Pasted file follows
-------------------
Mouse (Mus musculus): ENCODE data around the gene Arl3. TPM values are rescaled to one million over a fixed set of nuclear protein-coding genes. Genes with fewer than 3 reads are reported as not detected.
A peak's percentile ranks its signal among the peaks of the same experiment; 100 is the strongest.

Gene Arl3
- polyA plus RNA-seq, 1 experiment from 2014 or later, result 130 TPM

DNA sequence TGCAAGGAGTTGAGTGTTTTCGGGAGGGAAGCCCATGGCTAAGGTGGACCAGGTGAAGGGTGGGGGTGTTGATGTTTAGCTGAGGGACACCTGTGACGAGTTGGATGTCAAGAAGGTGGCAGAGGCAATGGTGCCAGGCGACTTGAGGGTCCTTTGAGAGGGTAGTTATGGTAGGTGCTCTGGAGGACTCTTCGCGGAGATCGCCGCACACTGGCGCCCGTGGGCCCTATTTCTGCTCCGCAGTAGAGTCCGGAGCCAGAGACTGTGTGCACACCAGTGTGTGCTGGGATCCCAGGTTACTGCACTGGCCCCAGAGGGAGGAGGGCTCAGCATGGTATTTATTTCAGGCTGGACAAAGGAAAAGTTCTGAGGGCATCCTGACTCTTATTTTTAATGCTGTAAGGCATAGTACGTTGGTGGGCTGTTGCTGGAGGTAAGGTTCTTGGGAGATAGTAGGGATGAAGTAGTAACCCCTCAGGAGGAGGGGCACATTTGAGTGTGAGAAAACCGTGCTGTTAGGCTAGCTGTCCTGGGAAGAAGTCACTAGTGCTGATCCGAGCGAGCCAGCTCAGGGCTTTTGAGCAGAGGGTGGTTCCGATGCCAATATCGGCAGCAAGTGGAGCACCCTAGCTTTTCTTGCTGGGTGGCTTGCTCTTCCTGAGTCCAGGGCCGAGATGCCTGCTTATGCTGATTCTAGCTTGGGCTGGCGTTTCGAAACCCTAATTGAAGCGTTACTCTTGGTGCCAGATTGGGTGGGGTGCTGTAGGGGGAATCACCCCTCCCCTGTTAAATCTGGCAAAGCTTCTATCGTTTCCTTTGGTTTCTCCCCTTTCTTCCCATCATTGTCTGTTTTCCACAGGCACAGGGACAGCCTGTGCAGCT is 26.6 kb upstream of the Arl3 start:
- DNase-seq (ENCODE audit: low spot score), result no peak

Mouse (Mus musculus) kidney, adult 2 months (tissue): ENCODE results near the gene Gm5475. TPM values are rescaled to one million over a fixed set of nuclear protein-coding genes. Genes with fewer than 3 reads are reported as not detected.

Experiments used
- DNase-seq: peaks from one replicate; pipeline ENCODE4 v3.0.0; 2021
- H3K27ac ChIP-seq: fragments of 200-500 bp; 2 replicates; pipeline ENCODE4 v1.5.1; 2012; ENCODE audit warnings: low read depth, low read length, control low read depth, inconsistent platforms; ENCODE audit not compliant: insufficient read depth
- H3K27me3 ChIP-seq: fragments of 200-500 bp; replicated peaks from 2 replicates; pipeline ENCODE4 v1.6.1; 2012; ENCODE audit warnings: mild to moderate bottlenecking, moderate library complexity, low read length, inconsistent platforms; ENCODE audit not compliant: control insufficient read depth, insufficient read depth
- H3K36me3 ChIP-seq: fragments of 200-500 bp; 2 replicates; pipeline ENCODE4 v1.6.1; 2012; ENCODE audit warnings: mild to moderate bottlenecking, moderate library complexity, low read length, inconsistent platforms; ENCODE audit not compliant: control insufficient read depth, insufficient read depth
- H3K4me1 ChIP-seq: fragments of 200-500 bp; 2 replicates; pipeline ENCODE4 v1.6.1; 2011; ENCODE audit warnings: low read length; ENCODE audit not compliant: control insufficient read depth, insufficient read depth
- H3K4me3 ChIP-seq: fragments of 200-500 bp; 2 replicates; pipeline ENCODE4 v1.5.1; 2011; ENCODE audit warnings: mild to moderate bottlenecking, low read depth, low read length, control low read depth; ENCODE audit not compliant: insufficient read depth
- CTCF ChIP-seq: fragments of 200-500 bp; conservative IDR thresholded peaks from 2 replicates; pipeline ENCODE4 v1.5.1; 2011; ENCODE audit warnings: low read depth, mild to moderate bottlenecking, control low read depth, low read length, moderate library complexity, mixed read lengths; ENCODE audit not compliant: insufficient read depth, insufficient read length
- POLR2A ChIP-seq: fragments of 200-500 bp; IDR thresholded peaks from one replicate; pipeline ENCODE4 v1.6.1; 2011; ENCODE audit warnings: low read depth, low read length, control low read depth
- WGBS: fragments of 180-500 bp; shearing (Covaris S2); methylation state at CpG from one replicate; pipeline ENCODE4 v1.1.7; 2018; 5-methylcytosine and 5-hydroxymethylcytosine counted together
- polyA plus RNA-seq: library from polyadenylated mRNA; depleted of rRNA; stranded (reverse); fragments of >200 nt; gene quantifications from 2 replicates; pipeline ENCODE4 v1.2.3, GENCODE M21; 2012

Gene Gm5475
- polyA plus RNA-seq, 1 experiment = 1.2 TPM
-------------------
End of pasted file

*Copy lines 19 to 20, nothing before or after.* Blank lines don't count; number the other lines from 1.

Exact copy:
Gene Gm5475
- polyA plus RNA-seq, 1 experiment = 1.2 TPM